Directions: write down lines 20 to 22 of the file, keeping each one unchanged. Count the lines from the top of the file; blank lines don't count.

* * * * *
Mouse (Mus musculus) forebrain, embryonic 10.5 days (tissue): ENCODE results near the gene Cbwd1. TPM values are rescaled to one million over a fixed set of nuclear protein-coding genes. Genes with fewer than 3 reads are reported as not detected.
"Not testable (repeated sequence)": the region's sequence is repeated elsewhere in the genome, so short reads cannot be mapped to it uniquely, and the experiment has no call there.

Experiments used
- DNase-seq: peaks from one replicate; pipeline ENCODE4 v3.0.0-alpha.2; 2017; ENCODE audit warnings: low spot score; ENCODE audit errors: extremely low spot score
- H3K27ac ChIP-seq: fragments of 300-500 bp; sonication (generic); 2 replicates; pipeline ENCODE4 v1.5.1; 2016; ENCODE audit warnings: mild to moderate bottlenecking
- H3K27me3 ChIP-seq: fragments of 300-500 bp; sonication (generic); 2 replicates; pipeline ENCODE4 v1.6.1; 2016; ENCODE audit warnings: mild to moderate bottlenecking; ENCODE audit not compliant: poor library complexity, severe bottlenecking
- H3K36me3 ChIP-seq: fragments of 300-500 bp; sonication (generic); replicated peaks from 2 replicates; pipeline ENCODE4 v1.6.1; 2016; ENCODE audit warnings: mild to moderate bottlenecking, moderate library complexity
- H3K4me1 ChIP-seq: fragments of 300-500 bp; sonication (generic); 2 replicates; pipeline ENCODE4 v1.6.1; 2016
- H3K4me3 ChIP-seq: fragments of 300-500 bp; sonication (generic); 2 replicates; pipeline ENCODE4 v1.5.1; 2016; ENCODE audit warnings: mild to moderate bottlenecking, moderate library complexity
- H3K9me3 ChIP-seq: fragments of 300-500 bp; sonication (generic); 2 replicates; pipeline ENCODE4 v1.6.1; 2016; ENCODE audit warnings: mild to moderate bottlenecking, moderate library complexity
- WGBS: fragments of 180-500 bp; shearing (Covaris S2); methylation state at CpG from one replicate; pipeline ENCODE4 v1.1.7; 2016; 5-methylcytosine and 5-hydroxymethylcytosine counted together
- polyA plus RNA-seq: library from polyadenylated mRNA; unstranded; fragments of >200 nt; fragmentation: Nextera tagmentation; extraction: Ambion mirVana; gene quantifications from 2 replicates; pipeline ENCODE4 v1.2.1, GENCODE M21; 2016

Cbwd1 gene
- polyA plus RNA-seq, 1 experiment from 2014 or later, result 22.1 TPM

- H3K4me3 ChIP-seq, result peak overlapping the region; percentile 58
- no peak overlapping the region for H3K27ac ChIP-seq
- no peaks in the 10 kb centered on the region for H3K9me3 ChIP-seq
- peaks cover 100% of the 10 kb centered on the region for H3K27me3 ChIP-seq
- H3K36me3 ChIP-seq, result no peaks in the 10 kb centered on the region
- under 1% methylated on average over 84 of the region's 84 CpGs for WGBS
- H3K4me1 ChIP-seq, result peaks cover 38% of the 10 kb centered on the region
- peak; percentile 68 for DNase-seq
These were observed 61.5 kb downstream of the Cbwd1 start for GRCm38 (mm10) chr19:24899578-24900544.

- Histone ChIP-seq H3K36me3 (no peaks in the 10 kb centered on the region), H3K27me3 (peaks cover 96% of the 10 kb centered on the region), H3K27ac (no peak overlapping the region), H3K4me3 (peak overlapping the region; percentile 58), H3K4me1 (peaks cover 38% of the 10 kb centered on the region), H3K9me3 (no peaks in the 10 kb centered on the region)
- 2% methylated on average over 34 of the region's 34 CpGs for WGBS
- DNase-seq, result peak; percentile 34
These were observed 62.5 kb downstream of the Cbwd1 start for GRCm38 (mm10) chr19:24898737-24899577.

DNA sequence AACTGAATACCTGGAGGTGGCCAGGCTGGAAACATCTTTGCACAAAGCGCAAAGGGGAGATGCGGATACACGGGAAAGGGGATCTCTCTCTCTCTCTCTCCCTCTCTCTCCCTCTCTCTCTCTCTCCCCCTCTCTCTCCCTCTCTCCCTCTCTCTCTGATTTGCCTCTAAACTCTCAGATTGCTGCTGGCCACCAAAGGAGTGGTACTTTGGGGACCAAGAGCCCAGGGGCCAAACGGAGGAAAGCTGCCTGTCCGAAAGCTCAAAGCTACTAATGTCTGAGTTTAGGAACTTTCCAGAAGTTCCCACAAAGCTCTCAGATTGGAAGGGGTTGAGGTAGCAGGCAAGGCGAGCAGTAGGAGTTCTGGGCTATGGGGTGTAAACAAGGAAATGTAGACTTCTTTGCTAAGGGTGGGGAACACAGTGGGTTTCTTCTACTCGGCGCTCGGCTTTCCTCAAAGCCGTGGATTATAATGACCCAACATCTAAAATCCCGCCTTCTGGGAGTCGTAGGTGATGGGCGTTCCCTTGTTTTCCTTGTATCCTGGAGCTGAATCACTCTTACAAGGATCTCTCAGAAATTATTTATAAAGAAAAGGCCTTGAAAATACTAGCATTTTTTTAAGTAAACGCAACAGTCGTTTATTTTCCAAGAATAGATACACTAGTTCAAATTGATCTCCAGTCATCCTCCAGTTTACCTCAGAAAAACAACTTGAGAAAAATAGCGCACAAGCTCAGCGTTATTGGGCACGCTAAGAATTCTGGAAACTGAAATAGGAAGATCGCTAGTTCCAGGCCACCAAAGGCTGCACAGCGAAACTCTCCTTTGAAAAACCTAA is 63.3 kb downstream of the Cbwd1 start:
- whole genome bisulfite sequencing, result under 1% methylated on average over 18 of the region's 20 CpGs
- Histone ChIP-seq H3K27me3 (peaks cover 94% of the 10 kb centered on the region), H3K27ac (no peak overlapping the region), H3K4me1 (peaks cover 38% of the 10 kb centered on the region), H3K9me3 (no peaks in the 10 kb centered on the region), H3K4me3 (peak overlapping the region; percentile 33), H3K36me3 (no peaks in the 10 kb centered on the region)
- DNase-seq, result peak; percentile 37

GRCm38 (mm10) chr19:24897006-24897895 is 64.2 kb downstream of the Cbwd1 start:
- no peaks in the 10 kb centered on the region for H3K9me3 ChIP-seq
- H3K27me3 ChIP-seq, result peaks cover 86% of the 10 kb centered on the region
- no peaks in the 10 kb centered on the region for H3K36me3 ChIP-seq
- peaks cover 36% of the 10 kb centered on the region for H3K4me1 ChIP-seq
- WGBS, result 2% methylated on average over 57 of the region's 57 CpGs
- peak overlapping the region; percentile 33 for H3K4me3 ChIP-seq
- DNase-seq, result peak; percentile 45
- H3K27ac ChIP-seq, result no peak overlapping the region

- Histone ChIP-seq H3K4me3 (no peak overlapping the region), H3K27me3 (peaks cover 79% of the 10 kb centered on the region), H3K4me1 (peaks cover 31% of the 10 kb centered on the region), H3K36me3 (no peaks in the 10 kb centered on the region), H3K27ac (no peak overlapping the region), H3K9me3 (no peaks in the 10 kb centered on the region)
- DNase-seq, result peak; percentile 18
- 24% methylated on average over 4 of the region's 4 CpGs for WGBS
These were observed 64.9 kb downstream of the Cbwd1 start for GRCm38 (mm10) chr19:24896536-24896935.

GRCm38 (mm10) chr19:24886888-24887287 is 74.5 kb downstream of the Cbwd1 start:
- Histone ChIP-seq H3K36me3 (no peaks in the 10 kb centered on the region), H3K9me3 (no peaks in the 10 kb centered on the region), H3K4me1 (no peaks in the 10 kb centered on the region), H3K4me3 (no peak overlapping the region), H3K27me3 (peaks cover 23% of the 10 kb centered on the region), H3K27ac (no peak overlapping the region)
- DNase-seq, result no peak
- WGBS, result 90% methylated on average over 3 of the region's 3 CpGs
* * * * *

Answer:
- under 1% methylated on average over 84 of the region's 84 CpGs for WGBS
- H3K4me1 ChIP-seq, result peaks cover 38% of the 10 kb centered on the region
- peak; percentile 68 for DNase-seq